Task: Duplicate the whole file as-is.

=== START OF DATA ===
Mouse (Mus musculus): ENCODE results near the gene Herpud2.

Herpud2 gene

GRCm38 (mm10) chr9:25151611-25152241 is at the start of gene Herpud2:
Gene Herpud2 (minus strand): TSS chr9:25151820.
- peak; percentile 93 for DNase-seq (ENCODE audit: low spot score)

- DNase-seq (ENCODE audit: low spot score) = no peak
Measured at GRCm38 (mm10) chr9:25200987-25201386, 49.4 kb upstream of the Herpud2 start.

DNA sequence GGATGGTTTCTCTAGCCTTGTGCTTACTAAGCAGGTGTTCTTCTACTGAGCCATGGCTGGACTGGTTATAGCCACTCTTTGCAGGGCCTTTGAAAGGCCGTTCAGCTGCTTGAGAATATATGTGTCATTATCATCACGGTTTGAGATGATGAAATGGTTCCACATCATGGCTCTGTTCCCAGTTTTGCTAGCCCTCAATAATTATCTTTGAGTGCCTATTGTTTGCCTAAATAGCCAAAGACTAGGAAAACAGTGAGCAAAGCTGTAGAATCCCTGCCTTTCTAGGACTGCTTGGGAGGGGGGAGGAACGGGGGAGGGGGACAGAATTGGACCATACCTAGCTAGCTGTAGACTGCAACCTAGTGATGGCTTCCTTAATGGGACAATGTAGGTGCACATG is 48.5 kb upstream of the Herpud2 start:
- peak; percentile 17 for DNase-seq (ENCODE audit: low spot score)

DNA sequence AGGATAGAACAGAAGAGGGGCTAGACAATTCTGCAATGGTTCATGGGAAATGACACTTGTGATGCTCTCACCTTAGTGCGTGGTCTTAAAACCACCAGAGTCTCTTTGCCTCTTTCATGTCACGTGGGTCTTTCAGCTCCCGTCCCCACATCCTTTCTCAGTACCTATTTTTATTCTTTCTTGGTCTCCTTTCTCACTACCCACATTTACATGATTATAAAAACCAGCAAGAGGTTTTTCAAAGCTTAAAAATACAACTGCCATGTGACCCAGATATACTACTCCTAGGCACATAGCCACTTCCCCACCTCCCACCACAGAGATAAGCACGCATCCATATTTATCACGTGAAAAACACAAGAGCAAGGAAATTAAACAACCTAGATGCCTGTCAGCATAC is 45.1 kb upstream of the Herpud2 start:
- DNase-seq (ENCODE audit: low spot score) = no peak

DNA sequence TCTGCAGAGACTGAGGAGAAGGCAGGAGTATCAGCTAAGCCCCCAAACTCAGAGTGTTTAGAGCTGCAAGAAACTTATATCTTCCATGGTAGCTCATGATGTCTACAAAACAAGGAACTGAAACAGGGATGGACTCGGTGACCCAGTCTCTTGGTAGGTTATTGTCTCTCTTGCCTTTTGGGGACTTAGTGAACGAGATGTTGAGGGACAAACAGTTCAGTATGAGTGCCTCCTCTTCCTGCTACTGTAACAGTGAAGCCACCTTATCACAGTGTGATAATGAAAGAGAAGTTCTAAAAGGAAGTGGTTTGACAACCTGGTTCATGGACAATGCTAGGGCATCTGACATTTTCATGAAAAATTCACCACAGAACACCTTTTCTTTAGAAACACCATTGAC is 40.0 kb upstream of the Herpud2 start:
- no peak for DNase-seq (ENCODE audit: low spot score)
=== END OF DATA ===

Mouse (Mus musculus): ENCODE results near the gene Herpud2.

Herpud2 gene

GRCm38 (mm10) chr9:25151611-25152241 is at the start of gene Herpud2:
Gene Herpud2 (minus strand): TSS chr9:25151820.
- peak; percentile 93 for DNase-seq (ENCODE audit: low spot score)

- DNase-seq (ENCODE audit: low spot score) = no peak
Measured at GRCm38 (mm10) chr9:25200987-25201386, 49.4 kb upstream of the Herpud2 start.

DNA sequence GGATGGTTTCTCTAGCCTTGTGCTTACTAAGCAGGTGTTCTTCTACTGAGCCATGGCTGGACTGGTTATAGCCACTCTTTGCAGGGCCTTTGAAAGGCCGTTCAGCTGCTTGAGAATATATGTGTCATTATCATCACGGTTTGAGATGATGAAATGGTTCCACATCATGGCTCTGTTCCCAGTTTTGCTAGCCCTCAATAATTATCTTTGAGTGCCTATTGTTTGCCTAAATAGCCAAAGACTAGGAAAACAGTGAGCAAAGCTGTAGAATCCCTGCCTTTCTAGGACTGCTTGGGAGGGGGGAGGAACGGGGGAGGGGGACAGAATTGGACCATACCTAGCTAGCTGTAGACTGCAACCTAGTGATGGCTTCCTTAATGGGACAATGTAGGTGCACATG is 48.5 kb upstream of the Herpud2 start:
- peak; percentile 17 for DNase-seq (ENCODE audit: low spot score)

DNA sequence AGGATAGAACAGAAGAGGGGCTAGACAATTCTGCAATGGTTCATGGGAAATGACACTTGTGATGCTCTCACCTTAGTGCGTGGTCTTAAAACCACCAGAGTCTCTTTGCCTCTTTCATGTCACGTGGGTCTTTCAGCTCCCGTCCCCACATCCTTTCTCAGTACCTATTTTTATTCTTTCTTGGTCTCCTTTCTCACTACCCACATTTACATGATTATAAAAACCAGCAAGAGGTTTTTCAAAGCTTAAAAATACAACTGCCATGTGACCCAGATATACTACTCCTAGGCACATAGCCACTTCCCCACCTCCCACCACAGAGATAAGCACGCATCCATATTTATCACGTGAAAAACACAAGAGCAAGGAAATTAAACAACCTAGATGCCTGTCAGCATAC is 45.1 kb upstream of the Herpud2 start:
- DNase-seq (ENCODE audit: low spot score) = no peak

DNA sequence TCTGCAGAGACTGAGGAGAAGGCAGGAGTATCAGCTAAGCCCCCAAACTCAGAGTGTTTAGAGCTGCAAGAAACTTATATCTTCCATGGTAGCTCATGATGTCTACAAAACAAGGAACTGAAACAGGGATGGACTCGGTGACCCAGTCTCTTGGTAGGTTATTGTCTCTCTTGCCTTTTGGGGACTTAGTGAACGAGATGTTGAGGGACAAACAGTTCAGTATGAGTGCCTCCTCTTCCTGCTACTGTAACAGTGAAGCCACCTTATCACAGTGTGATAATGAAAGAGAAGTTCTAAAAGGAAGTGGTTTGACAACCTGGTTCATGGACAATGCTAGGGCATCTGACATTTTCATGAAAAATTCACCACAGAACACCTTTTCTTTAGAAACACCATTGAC is 40.0 kb upstream of the Herpud2 start:
- no peak for DNase-seq (ENCODE audit: low spot score)